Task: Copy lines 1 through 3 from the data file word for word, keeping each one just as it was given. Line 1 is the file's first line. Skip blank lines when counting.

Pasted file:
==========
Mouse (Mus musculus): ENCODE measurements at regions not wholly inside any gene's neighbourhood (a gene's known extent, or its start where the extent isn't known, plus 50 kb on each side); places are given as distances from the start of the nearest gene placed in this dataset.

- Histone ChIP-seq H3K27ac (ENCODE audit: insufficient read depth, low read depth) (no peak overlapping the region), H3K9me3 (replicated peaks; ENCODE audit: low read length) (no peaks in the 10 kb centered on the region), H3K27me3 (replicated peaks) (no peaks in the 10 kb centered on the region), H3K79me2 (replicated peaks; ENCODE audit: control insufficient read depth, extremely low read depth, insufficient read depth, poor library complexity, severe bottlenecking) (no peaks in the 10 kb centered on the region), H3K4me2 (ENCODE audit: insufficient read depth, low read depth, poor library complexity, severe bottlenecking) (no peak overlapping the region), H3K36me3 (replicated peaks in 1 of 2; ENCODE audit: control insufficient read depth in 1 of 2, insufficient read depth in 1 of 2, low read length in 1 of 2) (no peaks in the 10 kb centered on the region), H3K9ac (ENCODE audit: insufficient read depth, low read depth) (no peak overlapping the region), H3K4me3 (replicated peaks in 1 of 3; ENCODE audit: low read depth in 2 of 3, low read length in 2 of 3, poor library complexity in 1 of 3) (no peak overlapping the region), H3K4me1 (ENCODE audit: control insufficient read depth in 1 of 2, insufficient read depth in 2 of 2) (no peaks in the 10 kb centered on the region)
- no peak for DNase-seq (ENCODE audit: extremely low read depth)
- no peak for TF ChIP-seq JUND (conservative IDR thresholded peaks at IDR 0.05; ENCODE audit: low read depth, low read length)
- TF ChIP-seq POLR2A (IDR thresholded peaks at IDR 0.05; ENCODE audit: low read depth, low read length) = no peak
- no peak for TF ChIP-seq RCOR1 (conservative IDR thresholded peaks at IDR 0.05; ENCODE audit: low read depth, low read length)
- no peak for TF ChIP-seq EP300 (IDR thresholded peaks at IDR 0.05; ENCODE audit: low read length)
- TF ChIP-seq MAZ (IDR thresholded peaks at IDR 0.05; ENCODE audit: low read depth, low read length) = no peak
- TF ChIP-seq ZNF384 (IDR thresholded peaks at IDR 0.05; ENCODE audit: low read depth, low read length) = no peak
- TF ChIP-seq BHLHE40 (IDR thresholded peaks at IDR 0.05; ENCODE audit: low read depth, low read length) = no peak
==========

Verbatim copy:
Mouse (Mus musculus): ENCODE measurements at regions not wholly inside any gene's neighbourhood (a gene's known extent, or its start where the extent isn't known, plus 50 kb on each side); places are given as distances from the start of the nearest gene placed in this dataset.

- Histone ChIP-seq H3K27ac (ENCODE audit: insufficient read depth, low read depth) (no peak overlapping the region), H3K9me3 (replicated peaks; ENCODE audit: low read length) (no peaks in the 10 kb centered on the region), H3K27me3 (replicated peaks) (no peaks in the 10 kb centered on the region), H3K79me2 (replicated peaks; ENCODE audit: control insufficient read depth, extremely low read depth, insufficient read depth, poor library complexity, severe bottlenecking) (no peaks in the 10 kb centered on the region), H3K4me2 (ENCODE audit: insufficient read depth, low read depth, poor library complexity, severe bottlenecking) (no peak overlapping the region), H3K36me3 (replicated peaks in 1 of 2; ENCODE audit: control insufficient read depth in 1 of 2, insufficient read depth in 1 of 2, low read length in 1 of 2) (no peaks in the 10 kb centered on the region), H3K9ac (ENCODE audit: insufficient read depth, low read depth) (no peak overlapping the region), H3K4me3 (replicated peaks in 1 of 3; ENCODE audit: low read depth in 2 of 3, low read length in 2 of 3, poor library complexity in 1 of 3) (no peak overlapping the region), H3K4me1 (ENCODE audit: control insufficient read depth in 1 of 2, insufficient read depth in 2 of 2) (no peaks in the 10 kb centered on the region)
- no peak for DNase-seq (ENCODE audit: extremely low read depth)